Razan Almohasen: Fitting stars into her pocket

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Updated 23 February 2016
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Razan Almohasen: Fitting stars into her pocket

For someone like Razan Adel Almohasen who has always been intrigued by and interested in art, her creative radar is permanently on. Even at what she phrased as “26 years young,” she still remembers art classes from her elementary school days as well as the projects she worked on. Although she was born and raised in Dhahran, Saudi Arabia, Almohasen attended Naseem International School in Bahrain for her middle and high school education. When it came time to attend university, Almohasen chose to study in the United States where she earned a degree in Digital Media Arts from the NewSchool of Architecture and Design in San Diego, California. Moving from southern California to the north, this Saudi artist is currently pursuing a Master in Arts from the San Francisco Art Institute.
As children often do, they share tall tales. When Almohasen was a child, her friend told her about watching a star fall from the sky unto a street near the local supermarket. Awe-stricken Almohasen immediately thought of how foolish her friend was for not taking the star with her. She envied her friend and wished she had witnessed this event instead, for she would not have wasted that opportunity, “I wouldn’t have missed that and I would have grabbed it for sure! So, I actually believed that stars could fit in your pocket.” This story led to forming a way of life for the budding artist. With this in mind, Almohasen has been reaching for stars ever since.
Although her work has not been exhibited in art shows outside of her schools, she is very enthusiastic about exhibiting in art galleries in the near future. Razan Almohasen paintings are poignant with a dash of quirkiness. Her installations are powerful and clever, and her digital art is inventive as well as complex. Her perspective is fresh and unique and generally focuses on positivity, nonconformity, imagination and sparkle. Almohasen shared with Arab News what inspires her, her reflections on Saudi art, and gives insight into her creative process and her philosophy.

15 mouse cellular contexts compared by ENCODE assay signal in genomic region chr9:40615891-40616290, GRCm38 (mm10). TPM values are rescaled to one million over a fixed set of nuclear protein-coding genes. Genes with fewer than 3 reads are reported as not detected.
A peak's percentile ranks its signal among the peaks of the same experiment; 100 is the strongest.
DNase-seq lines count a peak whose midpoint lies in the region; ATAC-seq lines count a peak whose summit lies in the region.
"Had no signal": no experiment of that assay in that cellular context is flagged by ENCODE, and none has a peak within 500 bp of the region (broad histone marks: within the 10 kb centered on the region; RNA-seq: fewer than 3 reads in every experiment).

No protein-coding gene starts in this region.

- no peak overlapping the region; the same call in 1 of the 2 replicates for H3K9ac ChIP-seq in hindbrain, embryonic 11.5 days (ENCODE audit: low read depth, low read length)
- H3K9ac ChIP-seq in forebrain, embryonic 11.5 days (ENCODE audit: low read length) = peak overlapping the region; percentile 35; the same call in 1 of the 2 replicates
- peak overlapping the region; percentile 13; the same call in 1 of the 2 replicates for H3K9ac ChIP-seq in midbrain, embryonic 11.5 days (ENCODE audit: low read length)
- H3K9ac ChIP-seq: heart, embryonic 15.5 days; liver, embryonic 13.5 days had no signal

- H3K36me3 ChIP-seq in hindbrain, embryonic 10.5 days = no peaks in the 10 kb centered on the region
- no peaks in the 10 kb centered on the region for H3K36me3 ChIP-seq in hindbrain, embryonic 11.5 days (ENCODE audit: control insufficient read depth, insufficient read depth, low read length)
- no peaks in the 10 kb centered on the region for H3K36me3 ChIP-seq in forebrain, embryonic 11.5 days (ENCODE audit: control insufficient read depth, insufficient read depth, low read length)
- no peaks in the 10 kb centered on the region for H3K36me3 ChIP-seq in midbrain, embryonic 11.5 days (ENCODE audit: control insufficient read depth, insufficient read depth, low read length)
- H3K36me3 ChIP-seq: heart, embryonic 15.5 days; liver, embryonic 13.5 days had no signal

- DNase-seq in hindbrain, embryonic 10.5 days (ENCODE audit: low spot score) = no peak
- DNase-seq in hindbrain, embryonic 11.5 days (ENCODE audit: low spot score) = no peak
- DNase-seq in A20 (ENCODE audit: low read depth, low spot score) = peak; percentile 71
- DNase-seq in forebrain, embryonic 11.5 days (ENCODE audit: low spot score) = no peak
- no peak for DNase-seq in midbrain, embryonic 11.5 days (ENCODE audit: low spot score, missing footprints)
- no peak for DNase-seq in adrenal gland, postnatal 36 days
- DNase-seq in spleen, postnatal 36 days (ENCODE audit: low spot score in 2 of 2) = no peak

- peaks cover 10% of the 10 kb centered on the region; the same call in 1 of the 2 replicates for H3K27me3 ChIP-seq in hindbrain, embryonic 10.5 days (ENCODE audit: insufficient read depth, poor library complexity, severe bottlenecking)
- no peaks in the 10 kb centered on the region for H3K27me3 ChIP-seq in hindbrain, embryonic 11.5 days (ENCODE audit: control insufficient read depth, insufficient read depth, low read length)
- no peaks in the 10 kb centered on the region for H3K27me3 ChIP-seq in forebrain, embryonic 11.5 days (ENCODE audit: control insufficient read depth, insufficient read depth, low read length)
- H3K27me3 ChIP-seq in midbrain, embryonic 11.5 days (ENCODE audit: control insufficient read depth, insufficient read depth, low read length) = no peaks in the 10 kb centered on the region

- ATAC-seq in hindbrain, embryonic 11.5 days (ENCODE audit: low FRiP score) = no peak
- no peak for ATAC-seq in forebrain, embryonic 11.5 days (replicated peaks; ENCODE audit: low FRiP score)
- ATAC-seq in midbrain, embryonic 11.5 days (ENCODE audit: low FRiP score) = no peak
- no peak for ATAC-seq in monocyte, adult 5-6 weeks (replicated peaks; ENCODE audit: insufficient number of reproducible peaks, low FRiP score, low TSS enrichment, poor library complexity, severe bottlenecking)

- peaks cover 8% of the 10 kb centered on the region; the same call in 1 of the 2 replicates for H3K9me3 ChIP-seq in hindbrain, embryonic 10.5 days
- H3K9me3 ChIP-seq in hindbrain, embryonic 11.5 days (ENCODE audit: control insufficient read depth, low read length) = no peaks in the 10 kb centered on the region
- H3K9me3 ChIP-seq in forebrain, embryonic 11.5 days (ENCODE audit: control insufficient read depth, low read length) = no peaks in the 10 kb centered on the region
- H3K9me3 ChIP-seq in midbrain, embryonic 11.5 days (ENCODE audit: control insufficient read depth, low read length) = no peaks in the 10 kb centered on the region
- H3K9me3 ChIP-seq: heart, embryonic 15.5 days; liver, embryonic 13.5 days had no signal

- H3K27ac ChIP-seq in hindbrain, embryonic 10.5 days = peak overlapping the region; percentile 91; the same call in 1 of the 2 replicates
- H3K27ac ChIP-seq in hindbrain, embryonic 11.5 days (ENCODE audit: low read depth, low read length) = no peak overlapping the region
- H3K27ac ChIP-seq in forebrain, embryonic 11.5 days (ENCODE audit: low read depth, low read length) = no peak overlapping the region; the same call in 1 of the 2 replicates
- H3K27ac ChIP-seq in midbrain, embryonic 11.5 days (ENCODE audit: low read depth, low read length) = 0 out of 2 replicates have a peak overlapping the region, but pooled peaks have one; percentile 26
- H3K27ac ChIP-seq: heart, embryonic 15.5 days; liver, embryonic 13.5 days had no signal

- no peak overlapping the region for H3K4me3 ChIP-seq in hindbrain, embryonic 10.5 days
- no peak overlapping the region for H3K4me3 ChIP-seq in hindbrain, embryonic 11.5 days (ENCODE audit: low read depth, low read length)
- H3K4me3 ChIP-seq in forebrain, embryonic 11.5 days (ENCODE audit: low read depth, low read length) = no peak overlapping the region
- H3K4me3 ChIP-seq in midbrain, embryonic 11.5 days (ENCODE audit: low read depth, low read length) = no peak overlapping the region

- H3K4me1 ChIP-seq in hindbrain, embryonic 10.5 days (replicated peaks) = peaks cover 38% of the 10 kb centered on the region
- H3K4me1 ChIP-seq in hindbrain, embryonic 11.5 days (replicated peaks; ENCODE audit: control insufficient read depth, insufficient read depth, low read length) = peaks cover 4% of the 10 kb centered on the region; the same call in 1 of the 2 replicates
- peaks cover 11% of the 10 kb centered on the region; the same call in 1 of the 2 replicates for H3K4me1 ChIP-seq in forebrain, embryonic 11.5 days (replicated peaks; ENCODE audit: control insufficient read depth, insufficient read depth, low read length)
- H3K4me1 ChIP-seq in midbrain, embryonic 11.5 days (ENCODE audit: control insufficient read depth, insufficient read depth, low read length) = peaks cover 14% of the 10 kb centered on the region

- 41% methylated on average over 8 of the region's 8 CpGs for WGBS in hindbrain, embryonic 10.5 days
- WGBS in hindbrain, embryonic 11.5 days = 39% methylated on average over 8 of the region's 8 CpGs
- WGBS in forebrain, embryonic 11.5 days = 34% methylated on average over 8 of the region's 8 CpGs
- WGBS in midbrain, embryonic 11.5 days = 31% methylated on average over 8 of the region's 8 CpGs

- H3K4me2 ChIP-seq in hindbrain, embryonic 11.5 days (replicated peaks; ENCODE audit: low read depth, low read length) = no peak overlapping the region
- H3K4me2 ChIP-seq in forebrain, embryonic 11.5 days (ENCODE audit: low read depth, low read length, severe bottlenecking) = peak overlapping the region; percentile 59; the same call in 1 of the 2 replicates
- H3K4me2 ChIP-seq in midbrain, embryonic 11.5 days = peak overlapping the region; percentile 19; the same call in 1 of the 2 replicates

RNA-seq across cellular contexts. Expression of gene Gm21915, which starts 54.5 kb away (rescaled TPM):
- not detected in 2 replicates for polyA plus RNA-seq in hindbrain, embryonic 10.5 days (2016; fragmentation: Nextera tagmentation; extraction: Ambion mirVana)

What inspires you? In other words, what can initiate your creative process?
Many things in my daily life can trigger my creative process. It could be from something I see on my daily walks and my interaction with my surroundings. Or it could be from watching a movie, or reading the news. And finally, of course looking at other artists’ work is always an inspiration.

Your work can be intricate and intense like with your digital art and installations, and your paintings and photography are uncomplicated and whimsical, which medium do you feel allows you to create most freely?
I enjoy taking bits and pieces from my thoughts that are gathered from my external space and mix it with my internal world to create a project. I do not have a specific comfortable medium, I like to challenge myself by using different mediums to have a wide variety of choices before completing the project, and then choose the one that I feel is more compatible with the “final” idea. For example, I could start a project with a photograph, but it ends up being a soft sculpture installation; the project could take different ground.
Who has been your biggest supporter; describe your support system?
Of course my parents have always been my backbone, supporting my dreams. However, in the past year or so, my fiancé has been running the clock, jumping through hoops of ideas with me, and constantly pushing me to execute more and more projects.